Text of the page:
1. pha-békh-ink'e: "burned" (non-visual evidence, speaker felt the sensation)

  2. pha-békh-a: "burned" (direct evidence, probably visual)

  3. pha-békh-ine: "must have burned" (inferential)

  4. pha-békh-le: "burned, they say" (hearsay)


In contrast to Meso-America, indigenous languages of North America were not written before the European colonization. Later, the Cherokees developed an original syllabary to write their language. Other writing systems were invented by missionaries or scholars; some were syllabaries (Cree, Winnebago, Athabaskan) but most were alphabetic and based on the Latin script.

  1. © 2013 Alejandro Gutman and Beatriz Avanzati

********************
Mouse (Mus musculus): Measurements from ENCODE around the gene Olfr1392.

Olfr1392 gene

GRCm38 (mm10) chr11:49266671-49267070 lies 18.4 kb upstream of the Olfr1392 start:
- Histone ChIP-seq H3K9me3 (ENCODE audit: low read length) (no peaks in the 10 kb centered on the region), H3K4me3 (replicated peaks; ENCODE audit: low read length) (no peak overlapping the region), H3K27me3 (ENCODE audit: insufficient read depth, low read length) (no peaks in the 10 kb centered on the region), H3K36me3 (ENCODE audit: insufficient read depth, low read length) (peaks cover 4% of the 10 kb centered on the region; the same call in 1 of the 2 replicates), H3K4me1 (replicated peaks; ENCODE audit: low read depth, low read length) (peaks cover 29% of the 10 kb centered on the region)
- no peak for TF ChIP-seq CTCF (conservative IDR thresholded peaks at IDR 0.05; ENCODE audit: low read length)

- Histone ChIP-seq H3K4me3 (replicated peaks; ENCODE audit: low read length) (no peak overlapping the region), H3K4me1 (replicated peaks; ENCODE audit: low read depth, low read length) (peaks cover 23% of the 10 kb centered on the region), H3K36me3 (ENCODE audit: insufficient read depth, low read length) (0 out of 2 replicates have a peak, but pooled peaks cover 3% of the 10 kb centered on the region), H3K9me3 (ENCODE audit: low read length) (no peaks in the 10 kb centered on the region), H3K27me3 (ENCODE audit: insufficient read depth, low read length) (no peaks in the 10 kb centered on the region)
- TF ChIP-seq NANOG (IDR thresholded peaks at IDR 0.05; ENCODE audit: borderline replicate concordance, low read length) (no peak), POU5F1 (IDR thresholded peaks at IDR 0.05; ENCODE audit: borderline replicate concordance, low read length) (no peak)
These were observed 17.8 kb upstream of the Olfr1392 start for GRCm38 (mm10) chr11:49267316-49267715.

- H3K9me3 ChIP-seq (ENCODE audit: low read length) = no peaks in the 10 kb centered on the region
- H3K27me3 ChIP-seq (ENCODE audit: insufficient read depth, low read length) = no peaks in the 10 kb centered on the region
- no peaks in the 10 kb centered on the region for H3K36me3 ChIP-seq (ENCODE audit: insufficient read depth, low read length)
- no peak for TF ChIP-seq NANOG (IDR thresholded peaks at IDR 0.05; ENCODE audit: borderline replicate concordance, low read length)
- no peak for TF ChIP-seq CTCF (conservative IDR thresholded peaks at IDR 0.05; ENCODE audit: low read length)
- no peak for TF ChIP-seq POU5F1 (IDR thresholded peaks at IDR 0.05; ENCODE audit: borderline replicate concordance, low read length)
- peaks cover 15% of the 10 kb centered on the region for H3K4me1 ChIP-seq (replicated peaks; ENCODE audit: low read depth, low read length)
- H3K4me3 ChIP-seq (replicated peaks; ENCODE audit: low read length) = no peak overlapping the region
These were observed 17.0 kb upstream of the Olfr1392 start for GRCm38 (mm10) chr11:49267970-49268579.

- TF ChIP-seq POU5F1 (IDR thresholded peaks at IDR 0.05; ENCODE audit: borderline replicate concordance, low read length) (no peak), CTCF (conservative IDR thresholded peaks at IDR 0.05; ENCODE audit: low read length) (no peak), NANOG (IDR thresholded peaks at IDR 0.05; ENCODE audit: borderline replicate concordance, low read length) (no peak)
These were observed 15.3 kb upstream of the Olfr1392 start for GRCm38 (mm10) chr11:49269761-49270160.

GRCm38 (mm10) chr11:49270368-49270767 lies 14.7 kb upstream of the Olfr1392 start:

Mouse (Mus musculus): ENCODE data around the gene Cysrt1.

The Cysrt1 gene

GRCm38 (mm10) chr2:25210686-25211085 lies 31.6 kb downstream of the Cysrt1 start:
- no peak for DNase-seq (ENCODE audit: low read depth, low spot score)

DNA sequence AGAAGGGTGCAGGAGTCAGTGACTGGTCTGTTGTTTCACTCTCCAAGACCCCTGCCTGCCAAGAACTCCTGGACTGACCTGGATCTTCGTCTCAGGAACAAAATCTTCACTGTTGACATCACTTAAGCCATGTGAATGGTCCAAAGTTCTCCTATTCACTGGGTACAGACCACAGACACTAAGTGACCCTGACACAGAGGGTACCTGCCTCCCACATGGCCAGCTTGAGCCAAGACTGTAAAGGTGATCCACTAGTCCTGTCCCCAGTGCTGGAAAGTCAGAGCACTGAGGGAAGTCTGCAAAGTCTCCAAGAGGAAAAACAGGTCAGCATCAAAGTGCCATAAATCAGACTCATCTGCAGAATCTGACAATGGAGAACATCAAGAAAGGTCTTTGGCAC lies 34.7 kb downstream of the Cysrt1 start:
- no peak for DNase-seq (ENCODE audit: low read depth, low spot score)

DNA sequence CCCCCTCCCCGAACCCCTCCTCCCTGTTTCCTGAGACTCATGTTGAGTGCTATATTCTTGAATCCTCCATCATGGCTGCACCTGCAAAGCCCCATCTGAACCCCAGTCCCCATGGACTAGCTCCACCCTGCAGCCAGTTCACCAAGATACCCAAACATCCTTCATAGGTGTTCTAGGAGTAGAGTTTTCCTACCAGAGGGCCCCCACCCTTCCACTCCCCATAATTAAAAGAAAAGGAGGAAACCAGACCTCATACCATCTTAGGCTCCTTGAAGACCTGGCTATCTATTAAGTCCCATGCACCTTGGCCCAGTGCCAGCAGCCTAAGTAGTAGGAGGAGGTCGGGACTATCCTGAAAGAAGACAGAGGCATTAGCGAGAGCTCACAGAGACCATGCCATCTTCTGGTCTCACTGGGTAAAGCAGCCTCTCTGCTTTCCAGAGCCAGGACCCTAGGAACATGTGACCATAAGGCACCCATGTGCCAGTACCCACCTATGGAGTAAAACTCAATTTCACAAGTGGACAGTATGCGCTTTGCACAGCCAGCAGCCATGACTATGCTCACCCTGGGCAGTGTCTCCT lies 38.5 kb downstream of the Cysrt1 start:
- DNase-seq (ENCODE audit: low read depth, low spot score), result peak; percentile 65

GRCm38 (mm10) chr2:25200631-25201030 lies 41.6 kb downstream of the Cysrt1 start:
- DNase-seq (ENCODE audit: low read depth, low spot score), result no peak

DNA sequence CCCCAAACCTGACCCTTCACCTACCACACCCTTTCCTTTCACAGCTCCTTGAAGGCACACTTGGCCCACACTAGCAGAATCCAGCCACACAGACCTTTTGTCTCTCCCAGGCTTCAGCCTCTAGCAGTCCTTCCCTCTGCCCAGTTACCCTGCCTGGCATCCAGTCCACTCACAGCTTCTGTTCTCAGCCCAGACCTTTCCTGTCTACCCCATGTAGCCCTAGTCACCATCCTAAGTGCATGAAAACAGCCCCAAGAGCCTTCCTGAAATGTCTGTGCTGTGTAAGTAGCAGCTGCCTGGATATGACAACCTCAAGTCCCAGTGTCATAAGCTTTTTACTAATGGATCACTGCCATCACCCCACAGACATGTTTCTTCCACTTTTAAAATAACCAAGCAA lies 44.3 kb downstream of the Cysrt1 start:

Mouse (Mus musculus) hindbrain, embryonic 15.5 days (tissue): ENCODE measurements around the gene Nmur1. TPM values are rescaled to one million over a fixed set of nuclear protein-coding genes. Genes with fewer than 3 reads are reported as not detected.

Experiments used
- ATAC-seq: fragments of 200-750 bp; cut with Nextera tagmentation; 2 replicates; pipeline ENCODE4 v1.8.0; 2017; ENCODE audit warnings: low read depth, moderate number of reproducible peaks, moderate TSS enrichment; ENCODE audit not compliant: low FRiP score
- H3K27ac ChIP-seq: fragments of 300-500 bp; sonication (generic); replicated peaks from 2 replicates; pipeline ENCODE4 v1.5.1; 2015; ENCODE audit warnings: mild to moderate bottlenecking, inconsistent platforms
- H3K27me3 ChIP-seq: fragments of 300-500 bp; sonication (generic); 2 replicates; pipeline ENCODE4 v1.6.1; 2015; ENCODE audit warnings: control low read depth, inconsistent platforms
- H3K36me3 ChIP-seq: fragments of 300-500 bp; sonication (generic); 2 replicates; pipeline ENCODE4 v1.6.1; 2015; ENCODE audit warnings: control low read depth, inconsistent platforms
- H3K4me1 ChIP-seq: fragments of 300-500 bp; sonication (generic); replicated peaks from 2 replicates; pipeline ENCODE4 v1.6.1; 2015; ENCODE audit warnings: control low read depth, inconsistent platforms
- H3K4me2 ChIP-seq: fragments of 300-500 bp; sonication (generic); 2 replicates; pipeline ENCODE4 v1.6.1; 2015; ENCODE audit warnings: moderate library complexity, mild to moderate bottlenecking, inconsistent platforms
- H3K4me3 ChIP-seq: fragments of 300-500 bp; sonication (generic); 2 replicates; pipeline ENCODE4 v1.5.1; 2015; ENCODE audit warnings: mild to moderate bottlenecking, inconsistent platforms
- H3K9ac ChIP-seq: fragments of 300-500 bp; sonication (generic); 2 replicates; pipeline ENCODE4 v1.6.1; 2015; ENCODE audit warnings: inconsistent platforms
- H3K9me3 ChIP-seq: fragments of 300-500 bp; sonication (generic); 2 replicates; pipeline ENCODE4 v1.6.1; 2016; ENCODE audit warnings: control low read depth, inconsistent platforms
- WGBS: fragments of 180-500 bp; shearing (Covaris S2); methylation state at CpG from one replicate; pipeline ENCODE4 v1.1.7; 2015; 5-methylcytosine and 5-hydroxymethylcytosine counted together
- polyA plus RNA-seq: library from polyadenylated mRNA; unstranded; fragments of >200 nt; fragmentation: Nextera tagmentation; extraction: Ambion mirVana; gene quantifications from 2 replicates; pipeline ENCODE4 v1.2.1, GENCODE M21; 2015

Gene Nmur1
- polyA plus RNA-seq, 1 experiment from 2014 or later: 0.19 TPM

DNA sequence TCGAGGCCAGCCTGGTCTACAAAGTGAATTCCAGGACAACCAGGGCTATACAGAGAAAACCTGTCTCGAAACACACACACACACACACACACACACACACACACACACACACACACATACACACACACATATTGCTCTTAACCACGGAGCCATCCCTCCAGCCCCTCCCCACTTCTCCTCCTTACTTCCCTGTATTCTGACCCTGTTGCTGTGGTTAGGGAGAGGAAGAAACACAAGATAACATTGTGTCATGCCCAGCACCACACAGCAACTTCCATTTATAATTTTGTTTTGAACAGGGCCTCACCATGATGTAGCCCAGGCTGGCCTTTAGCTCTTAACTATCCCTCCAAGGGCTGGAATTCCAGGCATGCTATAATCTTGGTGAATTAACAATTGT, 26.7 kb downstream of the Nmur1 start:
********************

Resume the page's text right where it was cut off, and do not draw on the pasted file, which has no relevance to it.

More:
Further Reading

  1. -The Languages of Native North America. M. Mithun. Cambridge University Press (1999).

  2. -Die Nordamerikanischen Indianersprachen. H-J. Pinnow. Harrassowitz (1964).

  3. -'North American Indian Languages'. W. O. Bright. In Encyclopædia Britannica Ultimate Reference Suite (2011).

  4. -'Native American Languages'. E. P. Hamp. In Concise Encyclopedia of Languages of the World, 746-753. K. Brown & S. Ogilvie (eds). Elsevier (2009).

  5. -Selected Writings in Language, Culture, and Personality. E. Sapir. University of California Press (1949).

  6. -Language, Thought, and Reality: Selected Writings. B. L. Whorf. MIT Press (1956).

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Native North American Languages